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Friday, July 25, 2008

The Adventures of a Comic-Con Widow

I have a car, I'm in San Diego, and I don't want to spend my entire time here inside a convention center. There's only one thing to do: go to the beach!

But first, I hopped on the freeway and drove 10 miles south of downtown to Chula Vista to visit my dad's brother, Uncle Bill, who is at the Veteran's Home there. After boring him with tales of Comic-Con, the Great Race of 1908 and my world travels, we had some lunch.

The cafeteria food was pretty good. I had a beef taco and decent refried beans (not the runny ones you get at most Mexican restaurants) for $2.50. We sat with a talkative new resident of the home, Alice. She was decked out in a sequined sweater, and had a purple silk flower affixed to her glasses. A large, colorful stuffed frog clung to the back of her wheelchair. She told many stories about her days as a cab driver and a puppeteer, but to be honest, I think her stories put Uncle Bill to sleep!

After leaving Uncle Bill, I headed for Old Town San Diego. That's where everyone said you can buy good, cheap goods from Mexico. But I quickly got disgusted when I saw that the Mexican handicrafts had good ol' American prices. They were more than twice the price of stuff you can buy across the border (which is only 15 minutes away). Believe me, I was tempted to cross into Tijuana, but everyone I've talked to has advised against it. Gang violence has escalated in the last few years, and kidnappings of American tourists is on the rise, too.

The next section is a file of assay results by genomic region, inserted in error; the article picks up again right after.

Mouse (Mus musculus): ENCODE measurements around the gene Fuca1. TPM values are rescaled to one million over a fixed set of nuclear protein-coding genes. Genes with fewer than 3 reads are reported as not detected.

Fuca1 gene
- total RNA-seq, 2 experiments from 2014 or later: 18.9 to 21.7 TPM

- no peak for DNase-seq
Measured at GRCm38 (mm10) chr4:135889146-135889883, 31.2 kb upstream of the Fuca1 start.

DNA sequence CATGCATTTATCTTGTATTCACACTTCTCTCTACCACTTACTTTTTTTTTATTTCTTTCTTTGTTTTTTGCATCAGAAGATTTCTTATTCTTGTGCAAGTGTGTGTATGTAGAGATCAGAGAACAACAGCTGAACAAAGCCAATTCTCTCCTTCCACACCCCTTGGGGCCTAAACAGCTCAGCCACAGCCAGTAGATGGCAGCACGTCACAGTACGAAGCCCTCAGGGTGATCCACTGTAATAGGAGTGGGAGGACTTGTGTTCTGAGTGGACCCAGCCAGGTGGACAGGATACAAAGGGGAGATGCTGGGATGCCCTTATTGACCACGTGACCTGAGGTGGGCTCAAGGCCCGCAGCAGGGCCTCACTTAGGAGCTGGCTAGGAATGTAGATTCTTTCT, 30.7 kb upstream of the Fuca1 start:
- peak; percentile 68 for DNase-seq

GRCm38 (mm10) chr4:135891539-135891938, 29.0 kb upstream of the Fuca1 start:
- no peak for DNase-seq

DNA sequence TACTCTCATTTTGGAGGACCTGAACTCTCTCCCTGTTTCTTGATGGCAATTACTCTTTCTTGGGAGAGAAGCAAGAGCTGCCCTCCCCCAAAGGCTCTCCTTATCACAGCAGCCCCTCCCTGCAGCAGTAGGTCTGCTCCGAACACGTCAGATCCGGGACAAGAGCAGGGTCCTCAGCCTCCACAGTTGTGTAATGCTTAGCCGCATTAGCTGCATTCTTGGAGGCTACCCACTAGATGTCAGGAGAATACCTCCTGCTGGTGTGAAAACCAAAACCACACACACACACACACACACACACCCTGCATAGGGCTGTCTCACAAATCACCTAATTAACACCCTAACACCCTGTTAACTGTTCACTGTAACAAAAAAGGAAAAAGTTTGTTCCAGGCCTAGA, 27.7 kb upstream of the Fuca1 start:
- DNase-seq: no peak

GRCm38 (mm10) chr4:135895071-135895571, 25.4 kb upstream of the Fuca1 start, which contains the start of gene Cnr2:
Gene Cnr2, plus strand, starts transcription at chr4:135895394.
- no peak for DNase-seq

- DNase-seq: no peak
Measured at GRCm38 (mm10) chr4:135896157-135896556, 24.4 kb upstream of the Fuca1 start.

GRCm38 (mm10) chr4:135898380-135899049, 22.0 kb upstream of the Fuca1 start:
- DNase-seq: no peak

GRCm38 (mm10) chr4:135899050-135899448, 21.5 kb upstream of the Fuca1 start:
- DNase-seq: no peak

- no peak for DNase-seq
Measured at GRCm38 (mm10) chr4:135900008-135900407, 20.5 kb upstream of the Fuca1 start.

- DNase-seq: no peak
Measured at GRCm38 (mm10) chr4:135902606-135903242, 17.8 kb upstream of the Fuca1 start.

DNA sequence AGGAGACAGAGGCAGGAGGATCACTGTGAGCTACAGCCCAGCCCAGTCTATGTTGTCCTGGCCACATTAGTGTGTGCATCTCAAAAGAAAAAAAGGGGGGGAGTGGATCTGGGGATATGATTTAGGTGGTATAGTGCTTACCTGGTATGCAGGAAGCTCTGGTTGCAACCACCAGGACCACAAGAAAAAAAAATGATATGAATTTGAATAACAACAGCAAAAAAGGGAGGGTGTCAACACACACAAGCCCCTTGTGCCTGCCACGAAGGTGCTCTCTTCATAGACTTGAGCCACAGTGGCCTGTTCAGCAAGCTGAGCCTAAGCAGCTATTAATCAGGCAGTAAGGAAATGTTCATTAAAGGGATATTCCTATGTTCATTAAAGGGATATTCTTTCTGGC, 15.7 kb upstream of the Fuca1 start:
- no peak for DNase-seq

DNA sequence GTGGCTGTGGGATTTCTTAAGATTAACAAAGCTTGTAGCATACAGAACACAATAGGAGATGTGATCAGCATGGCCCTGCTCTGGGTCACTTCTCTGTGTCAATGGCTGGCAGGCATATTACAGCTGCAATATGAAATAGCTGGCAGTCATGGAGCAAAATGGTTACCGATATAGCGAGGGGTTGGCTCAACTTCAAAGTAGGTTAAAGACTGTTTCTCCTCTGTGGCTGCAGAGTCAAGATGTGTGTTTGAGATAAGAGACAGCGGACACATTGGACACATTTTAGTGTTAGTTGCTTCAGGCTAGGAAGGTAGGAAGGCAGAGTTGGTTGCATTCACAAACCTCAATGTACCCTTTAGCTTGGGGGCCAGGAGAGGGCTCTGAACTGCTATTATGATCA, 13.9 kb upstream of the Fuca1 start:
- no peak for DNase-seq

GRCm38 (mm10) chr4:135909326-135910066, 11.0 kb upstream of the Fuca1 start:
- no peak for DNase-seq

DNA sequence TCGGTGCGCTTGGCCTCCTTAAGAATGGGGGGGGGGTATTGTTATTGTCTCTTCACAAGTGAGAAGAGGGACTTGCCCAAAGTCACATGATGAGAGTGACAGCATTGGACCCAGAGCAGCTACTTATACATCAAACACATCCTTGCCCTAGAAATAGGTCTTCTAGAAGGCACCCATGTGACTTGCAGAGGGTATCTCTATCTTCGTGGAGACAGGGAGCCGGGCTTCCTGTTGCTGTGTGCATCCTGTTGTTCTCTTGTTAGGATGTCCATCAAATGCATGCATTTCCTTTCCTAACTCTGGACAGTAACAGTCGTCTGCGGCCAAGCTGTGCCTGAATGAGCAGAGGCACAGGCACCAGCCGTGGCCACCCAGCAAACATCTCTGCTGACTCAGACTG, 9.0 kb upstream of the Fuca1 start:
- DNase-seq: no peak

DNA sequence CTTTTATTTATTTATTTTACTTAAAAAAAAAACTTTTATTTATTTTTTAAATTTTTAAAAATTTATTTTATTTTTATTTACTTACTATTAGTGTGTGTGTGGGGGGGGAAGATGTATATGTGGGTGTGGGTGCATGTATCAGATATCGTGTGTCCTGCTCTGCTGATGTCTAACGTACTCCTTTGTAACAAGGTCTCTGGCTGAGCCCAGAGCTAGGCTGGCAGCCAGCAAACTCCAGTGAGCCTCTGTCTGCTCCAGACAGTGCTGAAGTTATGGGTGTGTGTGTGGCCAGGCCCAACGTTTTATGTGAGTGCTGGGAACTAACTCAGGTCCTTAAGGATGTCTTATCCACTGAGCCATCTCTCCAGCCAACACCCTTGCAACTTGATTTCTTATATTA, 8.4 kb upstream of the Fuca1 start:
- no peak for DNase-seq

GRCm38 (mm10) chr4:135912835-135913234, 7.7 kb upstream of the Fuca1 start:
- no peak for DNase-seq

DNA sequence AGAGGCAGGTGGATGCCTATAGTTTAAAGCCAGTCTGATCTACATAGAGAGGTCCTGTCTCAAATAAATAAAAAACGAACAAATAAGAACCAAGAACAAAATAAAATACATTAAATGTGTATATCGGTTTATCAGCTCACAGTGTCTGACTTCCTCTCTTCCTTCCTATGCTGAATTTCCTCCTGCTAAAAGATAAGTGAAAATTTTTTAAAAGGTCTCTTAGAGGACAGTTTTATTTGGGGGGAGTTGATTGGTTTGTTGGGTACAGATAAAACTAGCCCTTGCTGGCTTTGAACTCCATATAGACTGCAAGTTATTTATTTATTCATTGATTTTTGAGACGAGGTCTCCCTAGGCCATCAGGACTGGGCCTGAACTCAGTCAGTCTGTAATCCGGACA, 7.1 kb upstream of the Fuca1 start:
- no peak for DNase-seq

So, I abandoned my bid for Mexico, and headed to Coronado Beach, home to the famous Hotel Del Coronado, which was built in 1888, and later became an exclusive hideaway for Hollywood celebs, such as Frank and Marilyn. I've been told that my great, great grandfather worked there in the early 1900s. Dad said he was a clerk, and Uncle Bill told me he was an assistant manager. Unfortunately, there is no record of his employment at "The Del," says Uncle Bill, who said he'd been to the famous hotel to inquire about our ancestor on a few occasions.

I wandered about the historic landmark, ate a piece of flourless chocolate cake on the Sun Deck, then headed onto the white sand of Coronado Beach, where health-conscious runners and health-oblivious sunbathers co-mingled in perfect harmony. The water of the Pacific was surprisingly cold, but that didn't stop kids from catching waves on their boogie boards.

Heading back to downtown San Diego, the traffic report warned of Comic-Con traffic slowing the flow on the I-5, but a sailed into town with no trouble. The biggest problem was trying to avoid paying $17 for event parking. I pulled into a $10 lot just as a van was pulling out. The driver rolled down his window and handed me his parking ticket, which was valid for another eight hours. It was the perfect end to very enjoyable non-Comic-Con day.

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